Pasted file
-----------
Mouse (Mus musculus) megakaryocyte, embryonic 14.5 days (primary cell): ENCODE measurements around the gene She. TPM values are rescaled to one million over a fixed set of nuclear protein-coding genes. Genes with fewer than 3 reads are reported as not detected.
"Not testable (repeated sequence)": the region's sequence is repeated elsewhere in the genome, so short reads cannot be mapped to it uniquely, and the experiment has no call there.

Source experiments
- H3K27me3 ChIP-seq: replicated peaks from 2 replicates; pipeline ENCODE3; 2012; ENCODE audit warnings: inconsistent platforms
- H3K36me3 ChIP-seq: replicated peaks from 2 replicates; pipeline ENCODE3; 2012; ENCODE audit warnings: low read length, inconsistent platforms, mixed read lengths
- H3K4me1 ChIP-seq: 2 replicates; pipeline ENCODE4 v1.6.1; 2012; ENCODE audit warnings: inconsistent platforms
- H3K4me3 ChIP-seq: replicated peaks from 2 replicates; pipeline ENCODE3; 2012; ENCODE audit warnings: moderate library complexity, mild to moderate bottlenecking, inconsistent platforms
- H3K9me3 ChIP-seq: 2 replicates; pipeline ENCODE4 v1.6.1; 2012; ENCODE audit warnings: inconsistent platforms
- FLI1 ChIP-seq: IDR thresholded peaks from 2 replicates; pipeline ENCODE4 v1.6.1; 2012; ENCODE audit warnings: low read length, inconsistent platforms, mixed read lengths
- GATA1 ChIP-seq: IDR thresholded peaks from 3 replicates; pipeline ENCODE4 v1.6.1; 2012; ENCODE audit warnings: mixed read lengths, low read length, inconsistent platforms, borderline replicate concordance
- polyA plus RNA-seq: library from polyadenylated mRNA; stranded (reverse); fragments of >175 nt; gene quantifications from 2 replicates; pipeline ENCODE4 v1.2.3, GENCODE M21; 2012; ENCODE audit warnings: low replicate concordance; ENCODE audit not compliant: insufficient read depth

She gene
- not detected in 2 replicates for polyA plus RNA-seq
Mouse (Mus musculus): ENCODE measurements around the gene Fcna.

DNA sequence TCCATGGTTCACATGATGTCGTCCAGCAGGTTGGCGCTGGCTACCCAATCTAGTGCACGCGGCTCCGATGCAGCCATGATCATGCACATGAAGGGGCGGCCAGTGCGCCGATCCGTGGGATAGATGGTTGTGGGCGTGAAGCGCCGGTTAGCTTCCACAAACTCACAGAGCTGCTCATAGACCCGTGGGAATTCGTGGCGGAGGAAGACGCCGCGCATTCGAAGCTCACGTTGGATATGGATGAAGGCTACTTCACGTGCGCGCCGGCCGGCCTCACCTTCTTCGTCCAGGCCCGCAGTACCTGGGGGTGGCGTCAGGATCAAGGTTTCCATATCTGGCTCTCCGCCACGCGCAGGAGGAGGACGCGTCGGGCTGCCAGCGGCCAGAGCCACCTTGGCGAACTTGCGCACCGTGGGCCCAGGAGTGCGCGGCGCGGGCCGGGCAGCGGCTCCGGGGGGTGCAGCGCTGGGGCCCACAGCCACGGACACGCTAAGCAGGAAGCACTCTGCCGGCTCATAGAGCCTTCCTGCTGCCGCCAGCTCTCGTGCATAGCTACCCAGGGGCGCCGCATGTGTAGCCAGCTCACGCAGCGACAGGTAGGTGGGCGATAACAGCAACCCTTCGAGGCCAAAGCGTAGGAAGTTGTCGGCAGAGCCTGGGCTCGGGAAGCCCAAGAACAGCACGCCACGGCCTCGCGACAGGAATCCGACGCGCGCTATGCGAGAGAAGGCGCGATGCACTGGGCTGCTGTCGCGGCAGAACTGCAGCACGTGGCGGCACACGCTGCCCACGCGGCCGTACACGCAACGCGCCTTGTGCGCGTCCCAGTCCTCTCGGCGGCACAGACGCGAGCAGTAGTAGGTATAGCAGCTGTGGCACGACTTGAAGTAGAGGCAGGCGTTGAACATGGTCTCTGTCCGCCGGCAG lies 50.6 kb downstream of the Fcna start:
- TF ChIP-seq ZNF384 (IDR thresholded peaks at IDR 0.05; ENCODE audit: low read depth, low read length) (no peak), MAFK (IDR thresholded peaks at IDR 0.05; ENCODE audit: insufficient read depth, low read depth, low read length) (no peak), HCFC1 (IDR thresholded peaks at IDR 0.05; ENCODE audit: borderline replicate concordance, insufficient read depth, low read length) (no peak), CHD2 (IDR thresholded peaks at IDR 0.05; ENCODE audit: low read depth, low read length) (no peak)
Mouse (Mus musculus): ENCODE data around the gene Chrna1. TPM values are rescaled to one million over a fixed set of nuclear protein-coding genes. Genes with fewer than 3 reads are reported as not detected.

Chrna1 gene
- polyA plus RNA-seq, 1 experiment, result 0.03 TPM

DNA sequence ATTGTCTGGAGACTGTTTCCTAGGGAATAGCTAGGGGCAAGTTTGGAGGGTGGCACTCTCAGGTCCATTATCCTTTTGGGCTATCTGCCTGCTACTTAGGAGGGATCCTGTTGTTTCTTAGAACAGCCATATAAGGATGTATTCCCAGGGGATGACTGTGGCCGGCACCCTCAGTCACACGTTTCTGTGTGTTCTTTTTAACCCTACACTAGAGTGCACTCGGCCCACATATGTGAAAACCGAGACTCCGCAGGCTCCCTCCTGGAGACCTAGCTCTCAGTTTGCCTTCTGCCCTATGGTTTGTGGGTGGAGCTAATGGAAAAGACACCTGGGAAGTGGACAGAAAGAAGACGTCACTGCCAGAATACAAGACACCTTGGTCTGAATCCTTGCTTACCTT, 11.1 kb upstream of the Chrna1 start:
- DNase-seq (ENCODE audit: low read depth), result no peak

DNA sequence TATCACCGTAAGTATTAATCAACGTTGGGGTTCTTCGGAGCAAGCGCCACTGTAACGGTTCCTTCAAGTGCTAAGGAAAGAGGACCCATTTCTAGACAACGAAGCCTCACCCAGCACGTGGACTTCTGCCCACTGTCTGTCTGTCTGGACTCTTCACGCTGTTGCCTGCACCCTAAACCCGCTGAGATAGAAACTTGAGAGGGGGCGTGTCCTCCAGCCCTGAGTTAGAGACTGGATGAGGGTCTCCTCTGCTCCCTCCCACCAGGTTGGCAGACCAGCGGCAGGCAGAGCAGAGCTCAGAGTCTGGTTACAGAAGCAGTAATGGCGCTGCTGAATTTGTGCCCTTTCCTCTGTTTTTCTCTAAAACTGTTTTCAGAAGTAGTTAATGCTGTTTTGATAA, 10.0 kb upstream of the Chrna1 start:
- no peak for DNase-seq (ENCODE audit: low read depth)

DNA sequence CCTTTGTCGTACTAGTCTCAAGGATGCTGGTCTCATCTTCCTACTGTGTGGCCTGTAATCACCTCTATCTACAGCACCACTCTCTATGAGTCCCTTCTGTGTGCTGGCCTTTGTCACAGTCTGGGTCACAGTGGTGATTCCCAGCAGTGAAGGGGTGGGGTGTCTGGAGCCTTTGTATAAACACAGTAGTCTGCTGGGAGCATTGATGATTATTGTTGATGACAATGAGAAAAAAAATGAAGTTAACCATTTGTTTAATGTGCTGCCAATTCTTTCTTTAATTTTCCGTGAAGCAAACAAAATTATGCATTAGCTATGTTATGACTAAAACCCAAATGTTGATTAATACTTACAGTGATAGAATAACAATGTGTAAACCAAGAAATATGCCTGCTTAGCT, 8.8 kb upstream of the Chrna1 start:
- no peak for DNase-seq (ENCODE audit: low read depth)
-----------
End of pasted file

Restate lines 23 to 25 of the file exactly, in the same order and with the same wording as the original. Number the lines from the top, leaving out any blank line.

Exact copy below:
- no peak for DNase-seq (ENCODE audit: low read depth)

DNA sequence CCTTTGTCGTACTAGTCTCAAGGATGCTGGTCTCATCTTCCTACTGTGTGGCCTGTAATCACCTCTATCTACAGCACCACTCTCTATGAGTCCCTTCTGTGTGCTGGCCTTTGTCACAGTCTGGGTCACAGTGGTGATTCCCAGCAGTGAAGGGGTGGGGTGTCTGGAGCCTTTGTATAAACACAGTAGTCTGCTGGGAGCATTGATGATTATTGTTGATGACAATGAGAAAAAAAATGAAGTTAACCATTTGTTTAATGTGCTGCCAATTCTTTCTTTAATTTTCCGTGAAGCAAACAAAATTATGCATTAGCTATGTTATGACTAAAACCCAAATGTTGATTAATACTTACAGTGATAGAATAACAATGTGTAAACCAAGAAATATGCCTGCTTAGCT, 8.8 kb upstream of the Chrna1 start:
- no peak for DNase-seq (ENCODE audit: low read depth)